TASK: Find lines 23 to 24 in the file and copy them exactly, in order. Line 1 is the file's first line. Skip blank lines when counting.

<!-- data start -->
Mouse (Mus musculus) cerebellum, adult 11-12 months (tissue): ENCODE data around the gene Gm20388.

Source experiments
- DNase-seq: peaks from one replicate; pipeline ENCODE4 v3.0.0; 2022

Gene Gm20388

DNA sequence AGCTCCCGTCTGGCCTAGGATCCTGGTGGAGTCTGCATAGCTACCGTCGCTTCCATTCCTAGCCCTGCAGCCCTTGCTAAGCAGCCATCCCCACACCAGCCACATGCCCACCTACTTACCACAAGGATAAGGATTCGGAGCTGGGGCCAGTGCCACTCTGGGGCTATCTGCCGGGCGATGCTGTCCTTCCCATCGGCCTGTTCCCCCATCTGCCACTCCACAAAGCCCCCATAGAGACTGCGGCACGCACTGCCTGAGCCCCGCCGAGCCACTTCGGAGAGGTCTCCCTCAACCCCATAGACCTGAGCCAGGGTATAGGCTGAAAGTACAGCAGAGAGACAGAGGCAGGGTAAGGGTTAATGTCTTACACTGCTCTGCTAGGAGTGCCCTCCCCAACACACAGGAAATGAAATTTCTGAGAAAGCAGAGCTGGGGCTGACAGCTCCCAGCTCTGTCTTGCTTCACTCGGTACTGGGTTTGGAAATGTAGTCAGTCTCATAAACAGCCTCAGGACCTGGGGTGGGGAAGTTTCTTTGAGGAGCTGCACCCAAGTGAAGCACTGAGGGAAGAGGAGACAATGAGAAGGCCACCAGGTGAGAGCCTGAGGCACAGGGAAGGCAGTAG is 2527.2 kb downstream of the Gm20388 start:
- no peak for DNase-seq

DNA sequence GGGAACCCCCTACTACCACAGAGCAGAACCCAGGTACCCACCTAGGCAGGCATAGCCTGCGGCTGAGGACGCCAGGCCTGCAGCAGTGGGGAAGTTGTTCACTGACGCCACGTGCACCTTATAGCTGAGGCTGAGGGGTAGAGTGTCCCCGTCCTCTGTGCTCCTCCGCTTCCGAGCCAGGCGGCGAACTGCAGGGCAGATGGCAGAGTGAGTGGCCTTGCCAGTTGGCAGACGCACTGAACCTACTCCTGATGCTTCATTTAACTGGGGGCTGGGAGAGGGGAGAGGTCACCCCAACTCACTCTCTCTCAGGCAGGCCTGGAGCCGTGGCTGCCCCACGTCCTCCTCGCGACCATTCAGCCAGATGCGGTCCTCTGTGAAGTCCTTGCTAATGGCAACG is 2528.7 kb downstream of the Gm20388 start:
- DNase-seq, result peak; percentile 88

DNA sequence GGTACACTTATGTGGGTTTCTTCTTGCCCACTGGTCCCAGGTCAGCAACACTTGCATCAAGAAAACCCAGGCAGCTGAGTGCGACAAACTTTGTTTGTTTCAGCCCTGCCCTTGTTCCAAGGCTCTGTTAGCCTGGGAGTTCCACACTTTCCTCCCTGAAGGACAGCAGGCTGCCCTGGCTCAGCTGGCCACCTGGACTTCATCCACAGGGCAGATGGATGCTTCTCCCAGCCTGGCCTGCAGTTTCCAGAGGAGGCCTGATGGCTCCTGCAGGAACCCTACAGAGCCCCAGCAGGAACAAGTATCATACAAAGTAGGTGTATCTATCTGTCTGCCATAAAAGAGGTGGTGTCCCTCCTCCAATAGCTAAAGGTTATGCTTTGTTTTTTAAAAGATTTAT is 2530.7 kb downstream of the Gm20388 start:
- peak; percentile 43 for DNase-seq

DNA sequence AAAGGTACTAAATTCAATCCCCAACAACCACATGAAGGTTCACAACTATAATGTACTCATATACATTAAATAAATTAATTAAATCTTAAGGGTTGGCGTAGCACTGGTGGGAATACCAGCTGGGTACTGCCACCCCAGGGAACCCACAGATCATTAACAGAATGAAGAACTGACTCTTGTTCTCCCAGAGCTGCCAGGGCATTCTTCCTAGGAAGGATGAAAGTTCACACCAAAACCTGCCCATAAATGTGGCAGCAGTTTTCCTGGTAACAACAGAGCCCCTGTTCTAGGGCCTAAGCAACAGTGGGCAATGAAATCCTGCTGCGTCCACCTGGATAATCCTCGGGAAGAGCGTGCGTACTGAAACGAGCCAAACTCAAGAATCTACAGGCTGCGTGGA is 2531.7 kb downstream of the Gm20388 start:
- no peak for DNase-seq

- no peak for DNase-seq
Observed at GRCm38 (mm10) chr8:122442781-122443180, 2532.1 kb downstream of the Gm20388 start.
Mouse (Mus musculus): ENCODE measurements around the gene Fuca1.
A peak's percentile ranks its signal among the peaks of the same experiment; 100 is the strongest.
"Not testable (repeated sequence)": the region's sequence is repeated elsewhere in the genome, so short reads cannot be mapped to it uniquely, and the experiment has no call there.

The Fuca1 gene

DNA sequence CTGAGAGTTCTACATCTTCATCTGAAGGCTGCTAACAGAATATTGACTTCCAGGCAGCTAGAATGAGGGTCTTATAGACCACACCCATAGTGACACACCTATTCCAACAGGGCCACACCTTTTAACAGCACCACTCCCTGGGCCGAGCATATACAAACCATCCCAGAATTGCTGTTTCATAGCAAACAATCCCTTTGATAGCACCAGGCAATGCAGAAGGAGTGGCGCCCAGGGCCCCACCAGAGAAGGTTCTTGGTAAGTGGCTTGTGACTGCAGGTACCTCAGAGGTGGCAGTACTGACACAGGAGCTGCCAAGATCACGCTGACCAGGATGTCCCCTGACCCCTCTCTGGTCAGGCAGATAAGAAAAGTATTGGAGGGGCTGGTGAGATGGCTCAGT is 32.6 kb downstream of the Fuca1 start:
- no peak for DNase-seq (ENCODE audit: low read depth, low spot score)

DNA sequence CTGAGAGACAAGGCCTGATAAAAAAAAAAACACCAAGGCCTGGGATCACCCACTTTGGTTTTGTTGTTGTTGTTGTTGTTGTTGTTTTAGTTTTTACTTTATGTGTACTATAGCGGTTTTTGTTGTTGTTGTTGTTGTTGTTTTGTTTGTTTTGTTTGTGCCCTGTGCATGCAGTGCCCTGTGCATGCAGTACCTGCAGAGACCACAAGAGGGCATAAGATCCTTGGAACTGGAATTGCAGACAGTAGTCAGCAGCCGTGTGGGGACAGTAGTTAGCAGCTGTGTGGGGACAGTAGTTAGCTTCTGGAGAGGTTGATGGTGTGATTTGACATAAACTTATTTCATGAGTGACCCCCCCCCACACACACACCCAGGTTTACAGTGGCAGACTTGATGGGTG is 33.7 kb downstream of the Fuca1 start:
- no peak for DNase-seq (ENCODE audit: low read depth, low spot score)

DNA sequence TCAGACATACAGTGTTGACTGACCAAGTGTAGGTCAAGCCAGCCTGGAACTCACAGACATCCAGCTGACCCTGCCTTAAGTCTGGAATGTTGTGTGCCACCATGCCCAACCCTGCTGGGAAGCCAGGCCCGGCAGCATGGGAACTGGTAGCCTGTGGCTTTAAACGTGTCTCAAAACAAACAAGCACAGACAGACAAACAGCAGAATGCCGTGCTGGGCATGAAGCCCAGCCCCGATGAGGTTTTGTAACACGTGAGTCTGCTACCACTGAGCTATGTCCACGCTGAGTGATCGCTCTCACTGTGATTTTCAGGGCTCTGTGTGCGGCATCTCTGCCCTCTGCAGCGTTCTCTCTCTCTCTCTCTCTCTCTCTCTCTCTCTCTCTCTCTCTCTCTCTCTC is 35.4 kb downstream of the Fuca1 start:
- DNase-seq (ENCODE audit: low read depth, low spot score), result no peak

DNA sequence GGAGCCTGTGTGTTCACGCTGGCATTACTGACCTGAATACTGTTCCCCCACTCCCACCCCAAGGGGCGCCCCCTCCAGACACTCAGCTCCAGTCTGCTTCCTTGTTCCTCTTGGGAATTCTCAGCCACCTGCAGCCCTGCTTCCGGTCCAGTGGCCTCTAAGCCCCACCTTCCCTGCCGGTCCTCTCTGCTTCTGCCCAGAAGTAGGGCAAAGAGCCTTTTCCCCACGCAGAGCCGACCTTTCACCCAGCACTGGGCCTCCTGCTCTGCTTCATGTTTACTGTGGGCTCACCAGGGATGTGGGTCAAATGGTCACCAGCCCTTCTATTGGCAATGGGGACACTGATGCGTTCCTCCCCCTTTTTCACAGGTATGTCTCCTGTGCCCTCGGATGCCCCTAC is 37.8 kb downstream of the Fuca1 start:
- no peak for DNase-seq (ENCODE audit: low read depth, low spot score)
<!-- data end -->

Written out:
DNA sequence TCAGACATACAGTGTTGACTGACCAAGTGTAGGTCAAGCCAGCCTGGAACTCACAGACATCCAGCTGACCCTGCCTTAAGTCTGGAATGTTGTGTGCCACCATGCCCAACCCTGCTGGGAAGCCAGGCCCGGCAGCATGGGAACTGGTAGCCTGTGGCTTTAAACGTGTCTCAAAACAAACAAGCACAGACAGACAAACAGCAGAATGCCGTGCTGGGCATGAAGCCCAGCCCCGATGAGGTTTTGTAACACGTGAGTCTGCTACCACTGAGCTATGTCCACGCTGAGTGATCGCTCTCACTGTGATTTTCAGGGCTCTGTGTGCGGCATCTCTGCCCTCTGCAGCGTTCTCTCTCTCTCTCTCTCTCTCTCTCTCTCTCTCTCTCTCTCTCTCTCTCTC is 35.4 kb downstream of the Fuca1 start:
- DNase-seq (ENCODE audit: low read depth, low spot score), result no peak